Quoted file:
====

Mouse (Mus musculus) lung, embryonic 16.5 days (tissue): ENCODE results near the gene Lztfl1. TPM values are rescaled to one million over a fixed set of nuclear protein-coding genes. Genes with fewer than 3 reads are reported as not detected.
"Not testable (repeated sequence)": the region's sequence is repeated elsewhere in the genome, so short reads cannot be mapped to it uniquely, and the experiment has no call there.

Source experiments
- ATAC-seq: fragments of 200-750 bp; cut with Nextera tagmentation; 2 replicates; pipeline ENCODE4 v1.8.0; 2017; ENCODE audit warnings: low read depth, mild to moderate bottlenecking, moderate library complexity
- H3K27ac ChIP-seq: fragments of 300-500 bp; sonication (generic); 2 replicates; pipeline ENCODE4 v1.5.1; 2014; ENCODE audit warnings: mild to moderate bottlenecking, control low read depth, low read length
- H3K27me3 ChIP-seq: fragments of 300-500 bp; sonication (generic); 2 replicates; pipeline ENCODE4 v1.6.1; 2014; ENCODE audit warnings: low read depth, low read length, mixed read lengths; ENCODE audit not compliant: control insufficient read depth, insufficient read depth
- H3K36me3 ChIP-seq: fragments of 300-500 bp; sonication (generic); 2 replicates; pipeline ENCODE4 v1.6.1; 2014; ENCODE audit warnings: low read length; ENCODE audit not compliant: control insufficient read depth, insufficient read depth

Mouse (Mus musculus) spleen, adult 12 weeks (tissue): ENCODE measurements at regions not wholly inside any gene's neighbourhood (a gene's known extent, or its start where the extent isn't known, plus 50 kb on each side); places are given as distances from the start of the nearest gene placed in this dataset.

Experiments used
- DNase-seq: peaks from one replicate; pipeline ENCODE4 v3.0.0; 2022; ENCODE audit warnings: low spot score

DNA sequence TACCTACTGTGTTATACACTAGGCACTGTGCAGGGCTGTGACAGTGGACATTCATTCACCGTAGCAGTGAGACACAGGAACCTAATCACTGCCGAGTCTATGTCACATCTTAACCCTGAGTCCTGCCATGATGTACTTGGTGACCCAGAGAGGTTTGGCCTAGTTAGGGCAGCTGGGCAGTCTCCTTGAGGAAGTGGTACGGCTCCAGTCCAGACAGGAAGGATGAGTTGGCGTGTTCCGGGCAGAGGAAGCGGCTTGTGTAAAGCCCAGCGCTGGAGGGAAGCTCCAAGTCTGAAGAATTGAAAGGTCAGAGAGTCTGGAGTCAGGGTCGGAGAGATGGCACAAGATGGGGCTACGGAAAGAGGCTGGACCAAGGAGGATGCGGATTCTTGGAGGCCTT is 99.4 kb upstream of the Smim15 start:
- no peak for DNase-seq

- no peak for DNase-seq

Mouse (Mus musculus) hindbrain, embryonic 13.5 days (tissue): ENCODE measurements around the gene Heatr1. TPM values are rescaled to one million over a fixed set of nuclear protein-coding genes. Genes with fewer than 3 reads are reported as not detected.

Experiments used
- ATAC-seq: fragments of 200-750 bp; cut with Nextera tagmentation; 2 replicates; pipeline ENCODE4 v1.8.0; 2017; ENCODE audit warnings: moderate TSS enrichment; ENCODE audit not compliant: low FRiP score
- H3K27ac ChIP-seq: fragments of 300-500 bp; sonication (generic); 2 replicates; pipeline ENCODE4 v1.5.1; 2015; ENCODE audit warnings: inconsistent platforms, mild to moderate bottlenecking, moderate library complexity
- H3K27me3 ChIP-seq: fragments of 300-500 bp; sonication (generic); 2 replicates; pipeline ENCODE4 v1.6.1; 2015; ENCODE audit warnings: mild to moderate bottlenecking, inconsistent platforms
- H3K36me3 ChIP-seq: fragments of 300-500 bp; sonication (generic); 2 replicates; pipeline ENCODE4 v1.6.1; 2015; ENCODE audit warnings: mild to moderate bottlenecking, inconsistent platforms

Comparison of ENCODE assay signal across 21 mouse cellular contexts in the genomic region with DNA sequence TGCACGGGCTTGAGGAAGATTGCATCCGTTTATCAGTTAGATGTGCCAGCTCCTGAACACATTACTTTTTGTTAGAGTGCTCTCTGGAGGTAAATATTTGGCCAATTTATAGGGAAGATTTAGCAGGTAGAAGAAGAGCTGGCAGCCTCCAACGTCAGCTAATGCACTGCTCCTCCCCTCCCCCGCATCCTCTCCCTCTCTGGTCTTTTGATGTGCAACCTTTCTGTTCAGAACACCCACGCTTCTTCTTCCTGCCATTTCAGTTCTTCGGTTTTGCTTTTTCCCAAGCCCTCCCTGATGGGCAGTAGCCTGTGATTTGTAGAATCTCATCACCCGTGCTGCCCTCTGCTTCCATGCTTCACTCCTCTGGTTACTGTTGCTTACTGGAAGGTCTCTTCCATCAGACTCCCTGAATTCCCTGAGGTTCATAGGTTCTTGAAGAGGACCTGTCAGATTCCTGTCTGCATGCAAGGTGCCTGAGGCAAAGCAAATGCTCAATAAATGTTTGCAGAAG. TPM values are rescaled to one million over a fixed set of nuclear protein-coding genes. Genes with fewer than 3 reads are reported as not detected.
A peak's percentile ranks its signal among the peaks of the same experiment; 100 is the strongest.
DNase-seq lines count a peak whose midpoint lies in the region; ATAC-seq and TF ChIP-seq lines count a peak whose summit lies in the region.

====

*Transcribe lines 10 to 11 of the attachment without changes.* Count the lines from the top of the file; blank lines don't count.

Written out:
- DNase-seq: peaks from one replicate; pipeline ENCODE4 v3.0.0; 2022; ENCODE audit warnings: low spot score

DNA sequence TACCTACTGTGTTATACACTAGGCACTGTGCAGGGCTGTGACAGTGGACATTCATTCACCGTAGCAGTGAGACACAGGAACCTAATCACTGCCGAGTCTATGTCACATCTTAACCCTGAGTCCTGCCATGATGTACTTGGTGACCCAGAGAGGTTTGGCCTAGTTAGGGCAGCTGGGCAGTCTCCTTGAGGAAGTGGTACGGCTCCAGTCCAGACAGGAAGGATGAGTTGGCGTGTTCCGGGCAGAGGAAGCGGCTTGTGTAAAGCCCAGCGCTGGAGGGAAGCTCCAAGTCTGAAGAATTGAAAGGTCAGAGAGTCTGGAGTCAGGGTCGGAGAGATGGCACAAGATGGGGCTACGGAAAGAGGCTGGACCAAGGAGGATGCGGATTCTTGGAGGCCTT is 99.4 kb upstream of the Smim15 start: